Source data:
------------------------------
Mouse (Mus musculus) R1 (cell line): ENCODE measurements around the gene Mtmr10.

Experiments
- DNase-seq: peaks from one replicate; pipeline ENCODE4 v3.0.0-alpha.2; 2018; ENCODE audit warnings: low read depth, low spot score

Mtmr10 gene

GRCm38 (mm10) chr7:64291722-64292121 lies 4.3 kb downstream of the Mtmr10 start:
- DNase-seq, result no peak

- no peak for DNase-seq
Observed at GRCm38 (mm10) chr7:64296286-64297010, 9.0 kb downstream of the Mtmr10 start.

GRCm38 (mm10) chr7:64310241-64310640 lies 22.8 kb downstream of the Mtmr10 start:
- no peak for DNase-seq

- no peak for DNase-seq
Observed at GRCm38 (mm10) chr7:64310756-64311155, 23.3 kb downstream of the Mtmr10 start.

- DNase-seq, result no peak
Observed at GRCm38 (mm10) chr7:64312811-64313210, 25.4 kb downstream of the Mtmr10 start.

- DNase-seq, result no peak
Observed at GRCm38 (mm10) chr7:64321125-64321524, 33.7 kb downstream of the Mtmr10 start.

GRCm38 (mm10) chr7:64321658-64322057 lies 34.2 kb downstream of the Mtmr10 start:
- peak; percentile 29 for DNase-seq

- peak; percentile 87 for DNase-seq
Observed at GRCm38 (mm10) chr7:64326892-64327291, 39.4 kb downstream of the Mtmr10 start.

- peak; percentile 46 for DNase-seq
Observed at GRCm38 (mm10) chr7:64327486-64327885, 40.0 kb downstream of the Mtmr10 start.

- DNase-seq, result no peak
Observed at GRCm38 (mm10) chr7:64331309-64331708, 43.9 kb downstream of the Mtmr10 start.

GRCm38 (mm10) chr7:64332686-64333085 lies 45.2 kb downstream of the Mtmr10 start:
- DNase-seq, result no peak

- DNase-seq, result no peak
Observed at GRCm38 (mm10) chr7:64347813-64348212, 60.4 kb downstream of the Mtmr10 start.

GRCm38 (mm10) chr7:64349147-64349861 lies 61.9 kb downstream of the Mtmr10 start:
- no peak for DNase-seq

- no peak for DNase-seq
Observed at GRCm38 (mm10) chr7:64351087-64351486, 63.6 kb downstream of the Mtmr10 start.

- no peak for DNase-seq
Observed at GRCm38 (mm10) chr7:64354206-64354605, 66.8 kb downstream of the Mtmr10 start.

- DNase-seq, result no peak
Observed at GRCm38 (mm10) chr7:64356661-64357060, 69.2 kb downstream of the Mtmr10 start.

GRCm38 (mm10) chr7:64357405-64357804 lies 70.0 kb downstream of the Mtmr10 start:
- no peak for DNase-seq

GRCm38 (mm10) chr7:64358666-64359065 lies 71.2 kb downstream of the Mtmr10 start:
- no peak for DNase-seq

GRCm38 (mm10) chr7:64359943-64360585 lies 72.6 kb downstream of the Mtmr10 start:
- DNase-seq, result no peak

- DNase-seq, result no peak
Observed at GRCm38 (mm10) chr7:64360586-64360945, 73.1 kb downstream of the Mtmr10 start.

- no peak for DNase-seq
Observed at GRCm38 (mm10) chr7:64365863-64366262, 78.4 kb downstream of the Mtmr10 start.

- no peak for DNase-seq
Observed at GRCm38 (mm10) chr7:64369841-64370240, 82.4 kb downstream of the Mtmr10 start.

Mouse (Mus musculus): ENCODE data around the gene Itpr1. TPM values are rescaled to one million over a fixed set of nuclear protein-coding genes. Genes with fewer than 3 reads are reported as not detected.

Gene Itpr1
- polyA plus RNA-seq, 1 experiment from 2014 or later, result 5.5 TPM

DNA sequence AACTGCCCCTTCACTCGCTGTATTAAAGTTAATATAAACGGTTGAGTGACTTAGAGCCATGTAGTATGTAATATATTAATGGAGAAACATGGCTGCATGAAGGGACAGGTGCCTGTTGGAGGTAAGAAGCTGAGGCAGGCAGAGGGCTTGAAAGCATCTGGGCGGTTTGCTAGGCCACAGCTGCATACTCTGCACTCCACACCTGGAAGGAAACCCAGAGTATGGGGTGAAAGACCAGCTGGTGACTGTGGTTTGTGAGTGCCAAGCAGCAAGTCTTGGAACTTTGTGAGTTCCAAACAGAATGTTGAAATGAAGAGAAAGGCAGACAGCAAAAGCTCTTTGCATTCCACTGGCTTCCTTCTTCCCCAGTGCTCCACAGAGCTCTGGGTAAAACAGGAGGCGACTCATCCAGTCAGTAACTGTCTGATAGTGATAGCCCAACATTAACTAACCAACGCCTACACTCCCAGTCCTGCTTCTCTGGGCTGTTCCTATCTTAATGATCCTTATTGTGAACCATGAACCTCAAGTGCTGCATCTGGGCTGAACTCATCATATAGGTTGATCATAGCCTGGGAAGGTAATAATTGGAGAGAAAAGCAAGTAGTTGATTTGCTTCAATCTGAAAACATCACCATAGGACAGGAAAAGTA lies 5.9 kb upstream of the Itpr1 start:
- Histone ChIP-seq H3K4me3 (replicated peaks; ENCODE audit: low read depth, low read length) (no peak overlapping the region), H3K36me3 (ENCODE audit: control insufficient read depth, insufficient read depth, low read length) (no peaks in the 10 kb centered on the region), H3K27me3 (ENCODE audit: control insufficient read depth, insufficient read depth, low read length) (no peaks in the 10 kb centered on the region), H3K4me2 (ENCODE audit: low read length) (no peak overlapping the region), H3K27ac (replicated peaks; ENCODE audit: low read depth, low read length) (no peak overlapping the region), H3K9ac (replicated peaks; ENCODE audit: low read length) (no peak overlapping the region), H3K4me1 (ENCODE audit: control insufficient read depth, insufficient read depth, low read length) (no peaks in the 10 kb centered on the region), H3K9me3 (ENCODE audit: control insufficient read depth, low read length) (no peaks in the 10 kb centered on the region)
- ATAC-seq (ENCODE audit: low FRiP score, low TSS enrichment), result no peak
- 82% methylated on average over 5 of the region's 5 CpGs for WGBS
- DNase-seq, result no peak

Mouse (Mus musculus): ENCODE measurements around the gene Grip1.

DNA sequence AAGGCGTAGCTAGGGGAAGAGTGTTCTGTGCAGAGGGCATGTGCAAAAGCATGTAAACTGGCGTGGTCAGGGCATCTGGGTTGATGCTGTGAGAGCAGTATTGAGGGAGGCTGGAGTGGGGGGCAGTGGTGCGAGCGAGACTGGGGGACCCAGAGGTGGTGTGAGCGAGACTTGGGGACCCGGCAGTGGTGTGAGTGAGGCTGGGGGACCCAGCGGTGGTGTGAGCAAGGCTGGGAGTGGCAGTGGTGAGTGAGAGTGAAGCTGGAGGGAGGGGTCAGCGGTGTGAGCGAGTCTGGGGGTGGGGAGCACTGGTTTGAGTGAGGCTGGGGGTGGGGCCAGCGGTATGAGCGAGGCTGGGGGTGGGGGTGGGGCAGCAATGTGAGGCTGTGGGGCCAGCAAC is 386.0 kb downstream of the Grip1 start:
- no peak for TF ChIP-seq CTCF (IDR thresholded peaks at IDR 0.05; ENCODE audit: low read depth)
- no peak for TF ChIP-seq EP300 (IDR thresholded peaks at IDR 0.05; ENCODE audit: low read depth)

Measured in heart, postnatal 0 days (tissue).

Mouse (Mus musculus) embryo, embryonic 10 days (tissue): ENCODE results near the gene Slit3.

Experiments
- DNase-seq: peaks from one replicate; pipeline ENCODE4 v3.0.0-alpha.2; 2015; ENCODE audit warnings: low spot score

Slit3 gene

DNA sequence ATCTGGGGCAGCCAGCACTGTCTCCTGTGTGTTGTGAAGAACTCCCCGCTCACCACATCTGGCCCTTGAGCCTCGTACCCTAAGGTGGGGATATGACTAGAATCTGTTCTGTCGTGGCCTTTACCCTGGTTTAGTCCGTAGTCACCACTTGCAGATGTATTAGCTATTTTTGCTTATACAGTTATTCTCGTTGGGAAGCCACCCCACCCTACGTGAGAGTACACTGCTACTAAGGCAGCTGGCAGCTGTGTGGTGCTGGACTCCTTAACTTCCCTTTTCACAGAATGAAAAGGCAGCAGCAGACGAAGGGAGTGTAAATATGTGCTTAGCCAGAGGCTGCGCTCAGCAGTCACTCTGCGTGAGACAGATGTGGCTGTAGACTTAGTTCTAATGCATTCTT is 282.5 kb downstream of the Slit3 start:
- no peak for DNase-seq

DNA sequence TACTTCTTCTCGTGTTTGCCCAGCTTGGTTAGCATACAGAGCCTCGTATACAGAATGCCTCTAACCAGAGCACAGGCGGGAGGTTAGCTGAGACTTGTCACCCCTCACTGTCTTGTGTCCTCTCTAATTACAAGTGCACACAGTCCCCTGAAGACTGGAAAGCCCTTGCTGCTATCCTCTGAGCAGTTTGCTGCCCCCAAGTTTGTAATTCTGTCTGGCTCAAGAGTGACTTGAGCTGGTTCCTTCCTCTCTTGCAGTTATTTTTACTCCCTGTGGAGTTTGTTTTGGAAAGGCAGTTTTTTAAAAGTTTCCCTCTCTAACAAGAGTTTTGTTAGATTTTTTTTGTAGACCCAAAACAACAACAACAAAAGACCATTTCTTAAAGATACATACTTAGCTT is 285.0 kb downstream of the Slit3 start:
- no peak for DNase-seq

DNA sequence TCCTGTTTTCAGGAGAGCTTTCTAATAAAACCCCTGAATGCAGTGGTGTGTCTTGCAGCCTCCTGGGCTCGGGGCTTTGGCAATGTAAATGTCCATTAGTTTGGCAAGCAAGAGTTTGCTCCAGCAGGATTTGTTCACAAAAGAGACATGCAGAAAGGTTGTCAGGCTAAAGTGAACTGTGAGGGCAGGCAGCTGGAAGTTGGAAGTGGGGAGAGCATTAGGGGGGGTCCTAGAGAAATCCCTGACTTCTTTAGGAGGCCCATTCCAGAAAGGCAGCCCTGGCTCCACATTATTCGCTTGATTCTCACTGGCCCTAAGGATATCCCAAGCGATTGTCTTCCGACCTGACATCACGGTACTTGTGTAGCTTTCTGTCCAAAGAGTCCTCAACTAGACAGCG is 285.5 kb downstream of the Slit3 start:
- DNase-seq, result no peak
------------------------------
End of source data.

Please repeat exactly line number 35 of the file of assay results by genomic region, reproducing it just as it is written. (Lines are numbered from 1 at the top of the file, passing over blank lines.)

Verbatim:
- DNase-seq, result no peak